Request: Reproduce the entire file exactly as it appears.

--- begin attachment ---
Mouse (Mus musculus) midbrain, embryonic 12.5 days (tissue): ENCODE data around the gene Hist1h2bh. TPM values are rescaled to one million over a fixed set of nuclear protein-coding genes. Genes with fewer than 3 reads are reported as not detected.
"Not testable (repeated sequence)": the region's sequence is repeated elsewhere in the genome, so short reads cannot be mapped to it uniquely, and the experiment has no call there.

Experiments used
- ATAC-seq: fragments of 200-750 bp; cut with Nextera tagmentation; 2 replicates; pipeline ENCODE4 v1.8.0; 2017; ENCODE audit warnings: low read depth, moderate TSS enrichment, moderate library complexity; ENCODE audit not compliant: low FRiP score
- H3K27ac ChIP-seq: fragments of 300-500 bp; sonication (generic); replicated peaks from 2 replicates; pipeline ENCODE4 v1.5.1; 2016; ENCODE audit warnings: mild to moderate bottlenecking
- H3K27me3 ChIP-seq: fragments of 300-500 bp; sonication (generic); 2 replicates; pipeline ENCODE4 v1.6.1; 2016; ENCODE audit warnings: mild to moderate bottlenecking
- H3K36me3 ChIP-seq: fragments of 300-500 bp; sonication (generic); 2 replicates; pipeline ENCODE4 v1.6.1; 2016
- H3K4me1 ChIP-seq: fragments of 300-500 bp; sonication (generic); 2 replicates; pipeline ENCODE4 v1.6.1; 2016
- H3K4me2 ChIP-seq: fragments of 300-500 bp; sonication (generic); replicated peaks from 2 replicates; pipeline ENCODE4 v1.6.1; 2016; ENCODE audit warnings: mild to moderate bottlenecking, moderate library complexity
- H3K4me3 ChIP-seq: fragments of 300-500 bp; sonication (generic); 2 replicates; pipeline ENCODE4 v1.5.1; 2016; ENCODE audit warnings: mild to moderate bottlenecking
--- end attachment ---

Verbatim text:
Mouse (Mus musculus) midbrain, embryonic 12.5 days (tissue): ENCODE data around the gene Hist1h2bh. TPM values are rescaled to one million over a fixed set of nuclear protein-coding genes. Genes with fewer than 3 reads are reported as not detected.
"Not testable (repeated sequence)": the region's sequence is repeated elsewhere in the genome, so short reads cannot be mapped to it uniquely, and the experiment has no call there.

Experiments used
- ATAC-seq: fragments of 200-750 bp; cut with Nextera tagmentation; 2 replicates; pipeline ENCODE4 v1.8.0; 2017; ENCODE audit warnings: low read depth, moderate TSS enrichment, moderate library complexity; ENCODE audit not compliant: low FRiP score
- H3K27ac ChIP-seq: fragments of 300-500 bp; sonication (generic); replicated peaks from 2 replicates; pipeline ENCODE4 v1.5.1; 2016; ENCODE audit warnings: mild to moderate bottlenecking
- H3K27me3 ChIP-seq: fragments of 300-500 bp; sonication (generic); 2 replicates; pipeline ENCODE4 v1.6.1; 2016; ENCODE audit warnings: mild to moderate bottlenecking
- H3K36me3 ChIP-seq: fragments of 300-500 bp; sonication (generic); 2 replicates; pipeline ENCODE4 v1.6.1; 2016
- H3K4me1 ChIP-seq: fragments of 300-500 bp; sonication (generic); 2 replicates; pipeline ENCODE4 v1.6.1; 2016
- H3K4me2 ChIP-seq: fragments of 300-500 bp; sonication (generic); replicated peaks from 2 replicates; pipeline ENCODE4 v1.6.1; 2016; ENCODE audit warnings: mild to moderate bottlenecking, moderate library complexity
- H3K4me3 ChIP-seq: fragments of 300-500 bp; sonication (generic); 2 replicates; pipeline ENCODE4 v1.5.1; 2016; ENCODE audit warnings: mild to moderate bottlenecking